Those interested in a 30-minute look inside, however, can obtain private access to the palace (only on good weather days to protect its gold-brick floors) by booking select tours like National Geographic Expeditions Inside China (US$6,995 for a 13-day journey from Beijing to Shanghai).
Emperor Yongzheng built this "palace of double glory" in 1727 so that his tea loving heir-designate, Emperor Qianlong, could hold elaborate banquets each Lunar New Year. 
With a spectacular collection of meticulously preserved furnishings, this forgotten palace provides a revealing snapshot of life in the Qianlong period.
The private palazzos of Malta

Beyond3sixty offers tours of Malta's stunning private mansions and palazzos.

Beyond3sixty offers tours of Malta's stunning private mansions and palazzos. 
Formerly inaccessible to everyday tourists, Malta's most spectacular private mansions and palazzos are now being shown thanks to a new tour offered by bespoke travel agency beyond3sixty, in partnership with the five-star Corinthia Palace Hotel. 
The program, known as Private Malta, launched in 2015 and offers a lucky few exclusive access behind the oft-photographed limestone facades into the heart of some of the island's most incredible structures. 
The idea is to not only take in the stunning architecture but to visit with the buildings' owners, hear their stories and share a meal or private concert.
The four-day all-inclusive itinerary starts from 2,290 euros (US$2,533) per person and runs bi-monthly through 2018 when Malta's capital, Valletta, will be crowned the European Capital of Culture.
The Sistine Chapel (Vatican City)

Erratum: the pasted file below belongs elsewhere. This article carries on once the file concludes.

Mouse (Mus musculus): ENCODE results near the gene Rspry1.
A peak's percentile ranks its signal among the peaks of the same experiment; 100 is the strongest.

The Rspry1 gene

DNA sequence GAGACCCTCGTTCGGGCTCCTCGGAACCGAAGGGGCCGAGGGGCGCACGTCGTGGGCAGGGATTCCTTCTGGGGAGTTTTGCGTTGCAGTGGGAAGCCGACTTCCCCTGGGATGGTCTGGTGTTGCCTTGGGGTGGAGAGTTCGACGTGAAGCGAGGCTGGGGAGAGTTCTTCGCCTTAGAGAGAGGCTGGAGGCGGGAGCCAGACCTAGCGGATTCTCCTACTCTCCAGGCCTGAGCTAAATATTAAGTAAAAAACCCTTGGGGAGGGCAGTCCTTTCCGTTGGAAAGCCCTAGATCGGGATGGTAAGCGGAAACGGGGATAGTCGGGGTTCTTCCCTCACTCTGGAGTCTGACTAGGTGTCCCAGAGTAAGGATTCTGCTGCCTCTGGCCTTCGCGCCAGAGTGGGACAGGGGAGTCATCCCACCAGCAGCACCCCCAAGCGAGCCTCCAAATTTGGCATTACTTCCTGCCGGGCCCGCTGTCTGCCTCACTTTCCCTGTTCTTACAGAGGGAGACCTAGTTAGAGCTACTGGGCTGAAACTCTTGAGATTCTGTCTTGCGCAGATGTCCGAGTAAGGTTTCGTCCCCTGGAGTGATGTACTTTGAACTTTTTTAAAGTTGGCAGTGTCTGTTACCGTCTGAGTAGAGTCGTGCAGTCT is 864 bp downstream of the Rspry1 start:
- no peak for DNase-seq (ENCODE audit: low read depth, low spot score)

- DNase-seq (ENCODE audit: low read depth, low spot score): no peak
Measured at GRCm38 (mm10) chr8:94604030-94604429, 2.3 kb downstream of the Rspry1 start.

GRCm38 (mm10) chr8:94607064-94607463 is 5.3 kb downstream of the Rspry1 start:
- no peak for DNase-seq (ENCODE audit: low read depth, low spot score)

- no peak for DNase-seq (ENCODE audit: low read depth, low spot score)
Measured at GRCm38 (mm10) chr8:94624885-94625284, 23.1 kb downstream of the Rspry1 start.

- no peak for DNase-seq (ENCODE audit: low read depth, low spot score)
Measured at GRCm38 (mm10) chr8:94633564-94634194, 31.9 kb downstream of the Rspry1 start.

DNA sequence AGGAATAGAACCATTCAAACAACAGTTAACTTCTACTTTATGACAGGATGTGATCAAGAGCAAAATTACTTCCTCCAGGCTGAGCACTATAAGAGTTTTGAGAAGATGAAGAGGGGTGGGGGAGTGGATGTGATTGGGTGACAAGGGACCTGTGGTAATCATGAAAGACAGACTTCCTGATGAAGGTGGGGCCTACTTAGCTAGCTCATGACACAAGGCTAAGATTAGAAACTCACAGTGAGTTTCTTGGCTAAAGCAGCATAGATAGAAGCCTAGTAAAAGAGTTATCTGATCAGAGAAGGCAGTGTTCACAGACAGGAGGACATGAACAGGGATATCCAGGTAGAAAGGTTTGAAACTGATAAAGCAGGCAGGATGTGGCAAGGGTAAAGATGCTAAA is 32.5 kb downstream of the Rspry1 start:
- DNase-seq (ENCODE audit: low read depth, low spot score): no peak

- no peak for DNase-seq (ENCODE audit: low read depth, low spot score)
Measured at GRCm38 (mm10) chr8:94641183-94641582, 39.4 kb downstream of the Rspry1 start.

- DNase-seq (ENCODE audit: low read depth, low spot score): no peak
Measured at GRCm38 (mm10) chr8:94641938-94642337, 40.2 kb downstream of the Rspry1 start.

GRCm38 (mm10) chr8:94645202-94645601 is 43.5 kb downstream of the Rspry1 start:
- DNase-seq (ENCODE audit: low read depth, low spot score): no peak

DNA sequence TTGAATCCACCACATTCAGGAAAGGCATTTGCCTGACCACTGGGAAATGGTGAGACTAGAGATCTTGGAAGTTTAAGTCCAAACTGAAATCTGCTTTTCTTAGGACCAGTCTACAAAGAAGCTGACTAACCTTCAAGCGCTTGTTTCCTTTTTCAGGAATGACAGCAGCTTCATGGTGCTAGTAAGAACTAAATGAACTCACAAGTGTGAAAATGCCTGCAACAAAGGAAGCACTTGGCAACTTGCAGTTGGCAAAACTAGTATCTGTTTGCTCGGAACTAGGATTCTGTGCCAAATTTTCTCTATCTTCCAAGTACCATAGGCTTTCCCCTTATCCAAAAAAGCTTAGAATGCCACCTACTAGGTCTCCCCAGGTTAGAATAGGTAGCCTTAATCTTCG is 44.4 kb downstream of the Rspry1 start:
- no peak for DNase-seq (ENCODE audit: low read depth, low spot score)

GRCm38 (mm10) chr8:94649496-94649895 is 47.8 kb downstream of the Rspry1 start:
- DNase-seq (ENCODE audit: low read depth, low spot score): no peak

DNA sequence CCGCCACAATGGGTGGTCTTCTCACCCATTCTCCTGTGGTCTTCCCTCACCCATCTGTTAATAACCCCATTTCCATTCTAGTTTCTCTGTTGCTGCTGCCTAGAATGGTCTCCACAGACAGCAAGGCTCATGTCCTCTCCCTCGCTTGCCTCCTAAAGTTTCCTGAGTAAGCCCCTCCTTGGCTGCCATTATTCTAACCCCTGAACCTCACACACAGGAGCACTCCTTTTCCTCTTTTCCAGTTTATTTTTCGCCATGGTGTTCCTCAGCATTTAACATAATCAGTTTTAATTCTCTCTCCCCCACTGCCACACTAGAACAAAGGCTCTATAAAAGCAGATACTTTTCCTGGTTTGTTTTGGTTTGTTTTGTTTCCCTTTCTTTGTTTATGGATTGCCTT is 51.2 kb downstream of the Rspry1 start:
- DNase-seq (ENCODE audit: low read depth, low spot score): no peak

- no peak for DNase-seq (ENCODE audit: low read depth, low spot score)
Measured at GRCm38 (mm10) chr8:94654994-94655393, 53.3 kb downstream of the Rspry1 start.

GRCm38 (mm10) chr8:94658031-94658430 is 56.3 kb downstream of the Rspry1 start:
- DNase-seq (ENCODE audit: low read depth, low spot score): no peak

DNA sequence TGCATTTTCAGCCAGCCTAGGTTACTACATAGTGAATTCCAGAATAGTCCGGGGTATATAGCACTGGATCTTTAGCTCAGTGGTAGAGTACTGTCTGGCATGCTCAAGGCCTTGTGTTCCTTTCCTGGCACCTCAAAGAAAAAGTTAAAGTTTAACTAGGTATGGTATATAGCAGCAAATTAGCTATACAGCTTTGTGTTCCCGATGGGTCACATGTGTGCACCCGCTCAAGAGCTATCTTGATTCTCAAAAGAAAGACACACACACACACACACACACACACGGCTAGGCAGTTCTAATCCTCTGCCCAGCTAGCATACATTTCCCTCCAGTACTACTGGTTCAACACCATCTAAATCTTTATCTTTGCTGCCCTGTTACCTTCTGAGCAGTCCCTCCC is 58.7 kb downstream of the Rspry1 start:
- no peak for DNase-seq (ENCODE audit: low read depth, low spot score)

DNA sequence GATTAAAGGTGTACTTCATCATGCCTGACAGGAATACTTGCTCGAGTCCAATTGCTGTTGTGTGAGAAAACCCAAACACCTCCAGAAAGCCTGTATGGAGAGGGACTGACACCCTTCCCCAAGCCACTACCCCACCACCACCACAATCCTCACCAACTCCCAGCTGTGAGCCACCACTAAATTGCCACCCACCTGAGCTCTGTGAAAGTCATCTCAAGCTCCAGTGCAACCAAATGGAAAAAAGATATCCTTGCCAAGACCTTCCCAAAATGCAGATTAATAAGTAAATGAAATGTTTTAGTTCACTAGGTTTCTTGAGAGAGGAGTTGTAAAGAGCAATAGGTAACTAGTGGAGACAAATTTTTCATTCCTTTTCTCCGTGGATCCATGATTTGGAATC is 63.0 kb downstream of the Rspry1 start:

The Sistine Chapel may be one of the most serene spots on earth, but it doesn't carry the same magnetism when tour-loads of schoolchildren come bounding through and guards grumble "No photo!" like an unending mantra.
Those who want smaller crowds and more time (at least 30 minutes) to gape at Michelangelo's fantastical interpretation of The Last Judgment on the chapel's ceiling can get VIP access to the Vatican on a private after-hours tour from Italy With Us (350 euros/US$387).
Tours start with a Vatican security guard unlocking the doors and end with exclusive access to Raphael's Rooms and the maze of treasures that is the Vatican Museums. 
Along the way, Italy With Us ensures an unhurried look at the Vatican's humbling beauty — one so sought after it's booked out months in advance.
Faraway Bay Aboriginal Rock Art (Australia) 
Faraway Bay is home to one of Australia's most comprehensive collections of Aboriginal rock art.

Faraway Bay is home to one of Australia's most comprehensive collections of Aboriginal rock art.
Aptly named Faraway Bay — a fly-in wilderness area in the remote Kimberley region of Western Australia — is home to one of Australia's most comprehensive collections of Aboriginal rock art.
Yet one of the only ways for the general public to visit these inaccessible galleries is on a "rock art retreat" guided by Aboriginal elder Ju Ju 'Buriwee' Wilson.
Wilson, along with archeologist Lee Scott-Virtue, has been recording and cataloging the rock art of Faraway Bay since 1998, helping to paint a picture of what Scott-Virtue claims was "a mecca for Ice Age artists."
The chance to hop on a boat and head out to these spectacular open-air galleries with Wilson comes just once a year. 
The next outing runs from May 23-27, 2016, and costs AUS$6,880 (US$4,986) per person, all-inclusive.